SANDY, Utah — More than twenty students and mentors gathered in the board room at the Canyons School District Wednesday night for a mock trail. The district is launching a peer court this year for the first time.
“It gives kids the opportunities to number one learn the civic system, but number two if they have committed an offense in school, a lower level offense, that they don’t end up in the criminal justice system,” BJ Weller, Canyons School District Dir. of Responsive Services, said.
Students who are accused of a lower level offense have the choice to attend peer court, after admitting their guilt. The lower level offenses must have been done on school property and include examples such as fighting, vandalism or possession of alcohol, Weller said.
“Typically, when a student committed an offense, we would suspend them or if it was a safe school violation, we would look at expulsion and now through restorative practices we are looking at the harm being caused,” he said.
Peer court helps promote kids graduating and encourages them to stay out of the criminal justice system. It is also an opportunity for students, like Abigail Simmons who is a peer court member, to practice for their future to help make a difference.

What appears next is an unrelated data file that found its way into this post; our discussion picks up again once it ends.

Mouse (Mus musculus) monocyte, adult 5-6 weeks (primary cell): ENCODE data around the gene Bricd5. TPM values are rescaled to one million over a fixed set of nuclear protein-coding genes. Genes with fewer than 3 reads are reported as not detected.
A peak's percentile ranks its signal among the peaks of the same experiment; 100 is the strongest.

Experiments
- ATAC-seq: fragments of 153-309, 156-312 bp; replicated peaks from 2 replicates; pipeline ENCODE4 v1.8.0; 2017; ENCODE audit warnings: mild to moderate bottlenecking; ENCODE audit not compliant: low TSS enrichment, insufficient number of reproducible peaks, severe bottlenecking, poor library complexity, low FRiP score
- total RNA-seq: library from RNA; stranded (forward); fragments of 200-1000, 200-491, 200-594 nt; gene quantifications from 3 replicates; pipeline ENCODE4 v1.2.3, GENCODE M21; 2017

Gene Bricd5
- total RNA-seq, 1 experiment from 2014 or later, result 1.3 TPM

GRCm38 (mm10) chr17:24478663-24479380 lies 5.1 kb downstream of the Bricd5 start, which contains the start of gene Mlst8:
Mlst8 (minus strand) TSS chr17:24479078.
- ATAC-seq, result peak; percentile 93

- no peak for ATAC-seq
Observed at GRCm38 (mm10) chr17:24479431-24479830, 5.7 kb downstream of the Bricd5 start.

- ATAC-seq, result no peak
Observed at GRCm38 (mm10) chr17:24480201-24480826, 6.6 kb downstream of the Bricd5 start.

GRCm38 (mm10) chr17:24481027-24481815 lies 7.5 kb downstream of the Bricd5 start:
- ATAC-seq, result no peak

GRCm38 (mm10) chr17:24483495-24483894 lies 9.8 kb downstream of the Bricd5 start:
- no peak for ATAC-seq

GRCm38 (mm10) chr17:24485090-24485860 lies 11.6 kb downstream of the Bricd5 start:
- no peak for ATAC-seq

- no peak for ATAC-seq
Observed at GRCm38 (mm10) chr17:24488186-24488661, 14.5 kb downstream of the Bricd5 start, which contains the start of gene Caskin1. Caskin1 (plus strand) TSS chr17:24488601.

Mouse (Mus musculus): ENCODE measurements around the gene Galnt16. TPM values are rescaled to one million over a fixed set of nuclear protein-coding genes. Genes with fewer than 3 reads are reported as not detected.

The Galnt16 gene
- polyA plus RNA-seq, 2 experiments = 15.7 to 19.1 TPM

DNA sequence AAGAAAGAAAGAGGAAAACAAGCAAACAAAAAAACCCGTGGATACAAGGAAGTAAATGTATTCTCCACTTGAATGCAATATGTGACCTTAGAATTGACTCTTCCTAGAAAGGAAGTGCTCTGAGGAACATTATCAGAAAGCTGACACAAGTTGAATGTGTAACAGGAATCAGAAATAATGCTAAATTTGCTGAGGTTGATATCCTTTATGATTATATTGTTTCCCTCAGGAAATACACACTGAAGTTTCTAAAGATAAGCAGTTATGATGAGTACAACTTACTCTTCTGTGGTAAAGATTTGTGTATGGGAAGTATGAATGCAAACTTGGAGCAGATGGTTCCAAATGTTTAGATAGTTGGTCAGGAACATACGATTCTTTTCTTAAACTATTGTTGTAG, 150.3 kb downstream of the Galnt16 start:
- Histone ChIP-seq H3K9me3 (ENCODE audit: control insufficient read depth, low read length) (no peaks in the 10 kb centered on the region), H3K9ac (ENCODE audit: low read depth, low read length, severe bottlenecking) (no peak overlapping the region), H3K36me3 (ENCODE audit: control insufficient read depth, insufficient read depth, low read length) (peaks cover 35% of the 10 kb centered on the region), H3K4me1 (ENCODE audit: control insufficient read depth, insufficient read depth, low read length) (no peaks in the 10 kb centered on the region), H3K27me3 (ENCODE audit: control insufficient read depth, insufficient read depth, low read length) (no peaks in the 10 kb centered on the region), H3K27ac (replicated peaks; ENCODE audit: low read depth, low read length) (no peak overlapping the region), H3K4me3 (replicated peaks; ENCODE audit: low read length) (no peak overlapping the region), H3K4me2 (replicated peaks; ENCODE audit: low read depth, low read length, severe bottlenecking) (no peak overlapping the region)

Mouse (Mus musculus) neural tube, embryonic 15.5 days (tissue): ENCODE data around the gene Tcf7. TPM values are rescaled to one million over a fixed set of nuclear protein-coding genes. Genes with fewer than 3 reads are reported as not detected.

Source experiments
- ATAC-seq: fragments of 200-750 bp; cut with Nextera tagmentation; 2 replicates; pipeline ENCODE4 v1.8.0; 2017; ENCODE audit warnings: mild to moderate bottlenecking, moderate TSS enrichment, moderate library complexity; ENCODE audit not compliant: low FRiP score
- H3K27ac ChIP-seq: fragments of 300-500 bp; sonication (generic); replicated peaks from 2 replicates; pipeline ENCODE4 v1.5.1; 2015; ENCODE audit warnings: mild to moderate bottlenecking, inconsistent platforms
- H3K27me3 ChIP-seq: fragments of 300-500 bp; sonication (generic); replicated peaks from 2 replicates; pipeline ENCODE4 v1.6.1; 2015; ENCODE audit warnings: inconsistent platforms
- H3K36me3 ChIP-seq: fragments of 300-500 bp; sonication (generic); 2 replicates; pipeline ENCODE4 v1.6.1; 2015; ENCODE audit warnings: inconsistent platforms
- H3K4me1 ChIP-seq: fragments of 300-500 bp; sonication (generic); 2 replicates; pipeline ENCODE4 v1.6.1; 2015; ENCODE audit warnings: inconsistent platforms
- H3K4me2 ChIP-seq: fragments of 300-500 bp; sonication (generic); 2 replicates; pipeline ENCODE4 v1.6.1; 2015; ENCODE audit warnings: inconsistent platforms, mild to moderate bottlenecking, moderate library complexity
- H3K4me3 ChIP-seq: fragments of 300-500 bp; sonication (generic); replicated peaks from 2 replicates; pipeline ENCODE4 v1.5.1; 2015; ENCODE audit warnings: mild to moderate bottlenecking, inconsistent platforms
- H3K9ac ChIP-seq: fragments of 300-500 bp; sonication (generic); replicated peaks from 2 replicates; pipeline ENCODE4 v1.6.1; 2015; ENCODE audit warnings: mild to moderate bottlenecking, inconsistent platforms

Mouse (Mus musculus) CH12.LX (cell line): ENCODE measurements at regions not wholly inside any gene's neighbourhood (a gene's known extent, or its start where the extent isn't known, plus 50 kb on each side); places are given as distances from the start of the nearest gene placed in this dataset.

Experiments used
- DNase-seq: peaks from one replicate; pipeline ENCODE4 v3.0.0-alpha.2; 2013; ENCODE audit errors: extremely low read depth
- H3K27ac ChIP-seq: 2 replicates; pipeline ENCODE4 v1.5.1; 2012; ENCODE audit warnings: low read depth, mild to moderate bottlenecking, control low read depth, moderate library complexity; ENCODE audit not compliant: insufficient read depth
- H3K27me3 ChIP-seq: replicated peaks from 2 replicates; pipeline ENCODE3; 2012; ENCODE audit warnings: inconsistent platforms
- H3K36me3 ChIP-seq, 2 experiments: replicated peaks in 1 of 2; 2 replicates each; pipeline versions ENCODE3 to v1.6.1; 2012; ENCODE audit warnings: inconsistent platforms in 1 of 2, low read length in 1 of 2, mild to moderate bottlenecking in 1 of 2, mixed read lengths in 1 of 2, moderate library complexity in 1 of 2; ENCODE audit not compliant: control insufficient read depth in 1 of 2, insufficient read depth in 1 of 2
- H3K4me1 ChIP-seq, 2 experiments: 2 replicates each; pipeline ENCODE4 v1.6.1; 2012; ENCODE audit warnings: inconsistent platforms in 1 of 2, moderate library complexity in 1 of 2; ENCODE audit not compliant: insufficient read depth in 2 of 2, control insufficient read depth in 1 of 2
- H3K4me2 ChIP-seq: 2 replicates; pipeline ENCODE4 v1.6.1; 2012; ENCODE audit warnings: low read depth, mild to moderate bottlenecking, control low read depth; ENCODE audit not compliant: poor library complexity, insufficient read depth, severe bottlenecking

“I really think our criminal justice system could use some reform,” she said.
Simmons said she wants to go into civil rights law and eventually politics. It’s an exciting opportunity to make a difference, she said.
“I am a little nervous but mostly I’m excited to just to participate and make a difference in the community,” Simmons said.
There are peer courts in some Utah cities but this is only the second school district in the state to have a peer court.